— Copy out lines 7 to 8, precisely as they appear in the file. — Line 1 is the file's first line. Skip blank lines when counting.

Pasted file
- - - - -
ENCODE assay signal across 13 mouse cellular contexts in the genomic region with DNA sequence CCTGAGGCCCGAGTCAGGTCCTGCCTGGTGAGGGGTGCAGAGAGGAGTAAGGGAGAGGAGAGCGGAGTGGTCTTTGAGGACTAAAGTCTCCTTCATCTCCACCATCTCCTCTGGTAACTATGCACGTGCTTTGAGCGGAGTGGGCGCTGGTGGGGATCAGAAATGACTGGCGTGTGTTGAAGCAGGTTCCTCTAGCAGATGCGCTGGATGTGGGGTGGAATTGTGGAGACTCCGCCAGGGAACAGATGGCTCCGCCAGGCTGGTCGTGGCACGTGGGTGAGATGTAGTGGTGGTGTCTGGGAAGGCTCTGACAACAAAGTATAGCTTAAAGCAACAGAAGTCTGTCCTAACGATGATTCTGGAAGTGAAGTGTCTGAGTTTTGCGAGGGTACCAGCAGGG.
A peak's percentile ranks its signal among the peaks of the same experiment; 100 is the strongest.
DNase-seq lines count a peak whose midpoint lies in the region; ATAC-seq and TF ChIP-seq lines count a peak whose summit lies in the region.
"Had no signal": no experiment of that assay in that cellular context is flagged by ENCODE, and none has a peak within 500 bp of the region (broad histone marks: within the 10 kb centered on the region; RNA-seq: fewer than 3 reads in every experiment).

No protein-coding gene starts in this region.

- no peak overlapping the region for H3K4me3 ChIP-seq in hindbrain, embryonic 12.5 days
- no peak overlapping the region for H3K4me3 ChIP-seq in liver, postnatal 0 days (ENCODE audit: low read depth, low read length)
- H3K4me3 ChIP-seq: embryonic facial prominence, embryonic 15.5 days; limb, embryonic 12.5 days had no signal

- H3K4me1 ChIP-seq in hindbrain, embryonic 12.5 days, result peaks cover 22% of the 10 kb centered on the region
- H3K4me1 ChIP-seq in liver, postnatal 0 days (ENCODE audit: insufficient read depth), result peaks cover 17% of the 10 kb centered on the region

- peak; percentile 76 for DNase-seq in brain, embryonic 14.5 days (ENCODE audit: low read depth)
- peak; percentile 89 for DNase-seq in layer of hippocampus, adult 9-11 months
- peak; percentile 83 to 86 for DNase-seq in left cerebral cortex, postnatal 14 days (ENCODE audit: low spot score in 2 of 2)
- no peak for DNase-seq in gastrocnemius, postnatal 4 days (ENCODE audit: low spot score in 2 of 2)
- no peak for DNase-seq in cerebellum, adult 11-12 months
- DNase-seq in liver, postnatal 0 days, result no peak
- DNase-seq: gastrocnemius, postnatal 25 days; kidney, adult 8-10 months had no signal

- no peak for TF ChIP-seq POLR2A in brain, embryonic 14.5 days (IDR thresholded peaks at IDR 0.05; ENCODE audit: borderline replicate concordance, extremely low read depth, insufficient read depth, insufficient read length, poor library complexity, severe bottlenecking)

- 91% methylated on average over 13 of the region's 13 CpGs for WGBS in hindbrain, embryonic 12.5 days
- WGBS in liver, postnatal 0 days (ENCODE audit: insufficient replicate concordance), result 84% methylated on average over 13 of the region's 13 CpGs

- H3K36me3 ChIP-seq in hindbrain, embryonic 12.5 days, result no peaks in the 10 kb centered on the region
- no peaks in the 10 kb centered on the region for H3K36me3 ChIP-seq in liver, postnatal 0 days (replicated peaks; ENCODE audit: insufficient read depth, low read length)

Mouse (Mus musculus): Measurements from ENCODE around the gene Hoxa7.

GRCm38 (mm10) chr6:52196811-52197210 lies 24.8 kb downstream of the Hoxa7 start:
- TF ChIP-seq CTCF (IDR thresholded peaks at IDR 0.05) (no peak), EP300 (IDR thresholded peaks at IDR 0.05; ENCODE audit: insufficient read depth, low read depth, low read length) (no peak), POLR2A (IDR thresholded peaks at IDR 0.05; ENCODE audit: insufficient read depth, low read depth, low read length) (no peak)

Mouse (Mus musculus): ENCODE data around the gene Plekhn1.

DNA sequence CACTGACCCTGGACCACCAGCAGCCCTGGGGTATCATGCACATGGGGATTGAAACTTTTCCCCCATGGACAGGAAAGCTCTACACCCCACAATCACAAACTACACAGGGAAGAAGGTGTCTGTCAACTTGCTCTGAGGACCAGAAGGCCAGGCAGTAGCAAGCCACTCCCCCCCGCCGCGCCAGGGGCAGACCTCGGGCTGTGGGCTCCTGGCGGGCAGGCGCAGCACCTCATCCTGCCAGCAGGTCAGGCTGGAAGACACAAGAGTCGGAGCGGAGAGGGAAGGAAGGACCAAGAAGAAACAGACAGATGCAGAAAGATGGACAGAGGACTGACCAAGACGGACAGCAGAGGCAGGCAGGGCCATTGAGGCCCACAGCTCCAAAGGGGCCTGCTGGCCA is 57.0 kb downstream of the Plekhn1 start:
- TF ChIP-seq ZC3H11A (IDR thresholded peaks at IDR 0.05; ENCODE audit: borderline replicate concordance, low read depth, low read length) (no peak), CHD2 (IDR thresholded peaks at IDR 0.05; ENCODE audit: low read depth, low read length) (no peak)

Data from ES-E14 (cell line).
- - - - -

- no peak overlapping the region for H3K4me3 ChIP-seq in liver, postnatal 0 days (ENCODE audit: low read depth, low read length)
- H3K4me3 ChIP-seq: embryonic facial prominence, embryonic 15.5 days; limb, embryonic 12.5 days had no signal